Escape Room

Here was relief: a chance to work with others, toward a common goal.

It’s immersive, they said, but not like being in your life. More like a video game.  It’s like a treasure hunt, with higher stakes. You are locked in a house that is haunted. You are locked in a tomb.

Okay, we nodded. This was easy enough to understand, and more accessible than the tombs and haunted houses of the outside, from which there was no clear way out, where you could tell the size of our terror by how rarely we mentioned it. Sure, people were always jumping out windows and overdosing, but if you had the right medication, if you embraced positivity––

You get to be the main character, they said. It wasn’t hard to see the appeal: the promise of solving something. People are naturally inquisitive, they said. We nodded, forgetting the reasons we stopped looking. No one wants confusion, but a body adapts, including to its confines.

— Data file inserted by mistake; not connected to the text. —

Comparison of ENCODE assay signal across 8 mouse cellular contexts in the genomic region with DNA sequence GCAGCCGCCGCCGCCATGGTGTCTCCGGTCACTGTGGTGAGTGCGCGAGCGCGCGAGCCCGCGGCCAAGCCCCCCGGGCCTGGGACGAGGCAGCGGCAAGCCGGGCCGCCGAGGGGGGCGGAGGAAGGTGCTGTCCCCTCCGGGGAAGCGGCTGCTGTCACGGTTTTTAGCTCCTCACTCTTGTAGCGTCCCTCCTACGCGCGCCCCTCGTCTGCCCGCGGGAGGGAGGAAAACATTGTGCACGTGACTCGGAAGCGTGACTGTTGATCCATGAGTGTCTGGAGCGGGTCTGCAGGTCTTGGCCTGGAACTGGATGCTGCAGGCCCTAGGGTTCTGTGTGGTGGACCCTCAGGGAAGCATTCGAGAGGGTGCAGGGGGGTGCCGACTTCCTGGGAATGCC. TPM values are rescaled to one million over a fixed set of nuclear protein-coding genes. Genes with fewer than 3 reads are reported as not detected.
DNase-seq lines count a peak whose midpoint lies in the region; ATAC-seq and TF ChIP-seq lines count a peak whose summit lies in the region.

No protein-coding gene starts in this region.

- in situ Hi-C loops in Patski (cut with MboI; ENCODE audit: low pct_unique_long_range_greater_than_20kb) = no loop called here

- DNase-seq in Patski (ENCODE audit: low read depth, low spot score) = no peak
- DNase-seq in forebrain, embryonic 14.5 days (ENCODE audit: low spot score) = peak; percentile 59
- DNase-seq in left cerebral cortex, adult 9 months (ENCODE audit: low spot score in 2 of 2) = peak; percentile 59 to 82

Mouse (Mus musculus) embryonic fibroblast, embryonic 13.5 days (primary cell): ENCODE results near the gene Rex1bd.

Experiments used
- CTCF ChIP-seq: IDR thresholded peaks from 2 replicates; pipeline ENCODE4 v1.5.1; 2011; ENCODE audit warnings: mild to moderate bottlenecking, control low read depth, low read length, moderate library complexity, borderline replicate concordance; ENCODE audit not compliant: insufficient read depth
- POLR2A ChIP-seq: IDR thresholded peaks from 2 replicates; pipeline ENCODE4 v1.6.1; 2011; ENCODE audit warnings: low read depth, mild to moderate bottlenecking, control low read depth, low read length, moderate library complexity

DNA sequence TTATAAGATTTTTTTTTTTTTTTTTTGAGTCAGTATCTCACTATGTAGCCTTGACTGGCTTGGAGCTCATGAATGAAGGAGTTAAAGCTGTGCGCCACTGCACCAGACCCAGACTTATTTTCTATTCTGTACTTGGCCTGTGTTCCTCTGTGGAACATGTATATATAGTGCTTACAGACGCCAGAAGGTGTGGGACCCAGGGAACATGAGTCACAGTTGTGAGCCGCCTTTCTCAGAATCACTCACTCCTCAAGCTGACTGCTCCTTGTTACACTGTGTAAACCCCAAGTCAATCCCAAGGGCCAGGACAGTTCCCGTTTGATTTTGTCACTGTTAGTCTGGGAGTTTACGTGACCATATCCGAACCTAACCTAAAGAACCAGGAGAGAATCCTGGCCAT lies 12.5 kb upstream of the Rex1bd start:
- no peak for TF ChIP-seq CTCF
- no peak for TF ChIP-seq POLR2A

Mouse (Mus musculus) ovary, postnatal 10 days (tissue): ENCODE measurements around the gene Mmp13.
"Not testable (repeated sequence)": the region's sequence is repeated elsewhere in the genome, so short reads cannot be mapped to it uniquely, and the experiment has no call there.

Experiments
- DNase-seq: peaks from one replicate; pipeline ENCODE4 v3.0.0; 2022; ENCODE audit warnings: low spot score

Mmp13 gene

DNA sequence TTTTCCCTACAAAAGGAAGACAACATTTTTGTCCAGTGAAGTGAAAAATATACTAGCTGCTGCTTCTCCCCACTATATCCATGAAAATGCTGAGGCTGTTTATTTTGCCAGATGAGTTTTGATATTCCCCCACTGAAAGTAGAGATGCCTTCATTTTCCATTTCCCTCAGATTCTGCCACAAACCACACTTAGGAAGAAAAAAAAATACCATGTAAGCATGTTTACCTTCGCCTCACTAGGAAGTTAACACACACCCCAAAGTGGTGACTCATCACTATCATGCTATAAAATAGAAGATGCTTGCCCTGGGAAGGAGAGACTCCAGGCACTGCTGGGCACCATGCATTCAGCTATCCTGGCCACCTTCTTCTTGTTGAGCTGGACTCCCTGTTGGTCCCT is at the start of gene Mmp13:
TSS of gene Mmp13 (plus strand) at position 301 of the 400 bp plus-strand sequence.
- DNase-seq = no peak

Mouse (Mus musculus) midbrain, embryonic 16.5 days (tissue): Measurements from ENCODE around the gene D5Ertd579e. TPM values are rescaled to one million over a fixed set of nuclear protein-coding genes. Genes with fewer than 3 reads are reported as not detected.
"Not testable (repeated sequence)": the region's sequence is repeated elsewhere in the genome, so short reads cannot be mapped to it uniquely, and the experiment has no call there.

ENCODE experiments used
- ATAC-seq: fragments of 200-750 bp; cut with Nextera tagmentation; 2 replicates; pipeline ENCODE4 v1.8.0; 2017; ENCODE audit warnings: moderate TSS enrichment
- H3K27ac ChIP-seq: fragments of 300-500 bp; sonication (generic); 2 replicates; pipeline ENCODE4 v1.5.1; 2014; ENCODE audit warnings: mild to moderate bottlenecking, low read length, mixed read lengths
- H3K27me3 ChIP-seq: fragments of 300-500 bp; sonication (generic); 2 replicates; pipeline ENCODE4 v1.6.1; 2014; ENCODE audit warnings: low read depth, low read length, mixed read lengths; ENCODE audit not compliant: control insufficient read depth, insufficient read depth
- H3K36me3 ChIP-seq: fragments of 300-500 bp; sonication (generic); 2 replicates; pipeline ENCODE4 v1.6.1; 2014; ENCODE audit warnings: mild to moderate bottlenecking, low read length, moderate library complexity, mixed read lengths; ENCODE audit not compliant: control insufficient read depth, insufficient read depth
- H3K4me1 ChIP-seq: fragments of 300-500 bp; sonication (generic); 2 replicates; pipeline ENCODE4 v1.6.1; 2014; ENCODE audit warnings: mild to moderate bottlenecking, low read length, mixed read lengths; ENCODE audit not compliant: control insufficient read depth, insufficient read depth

Millennials aren’t interested in collecting things, they said. They’d rather spend on experiences. Of course, we nodded. Besides, where would they put the things? Who had a home?

Here was relief: meaningful clues, and connections that lead somewhere. A chance to work with others, toward a common goal.

People like sharing the excitement in a photo, they told us. They led us to a wall. We waited for the first clue. We were standing before the company logo. They said, Smile!

Author: Stacey C. Johnson

I am here to wonder out loud. The point is not to get a clear answer, a complete picture, but to remember how incomplete the picture is, to embrace the process once again, of discovery, of questions, to notice the stirrings of wonder. To leave crumbs behind, for the next traveler.

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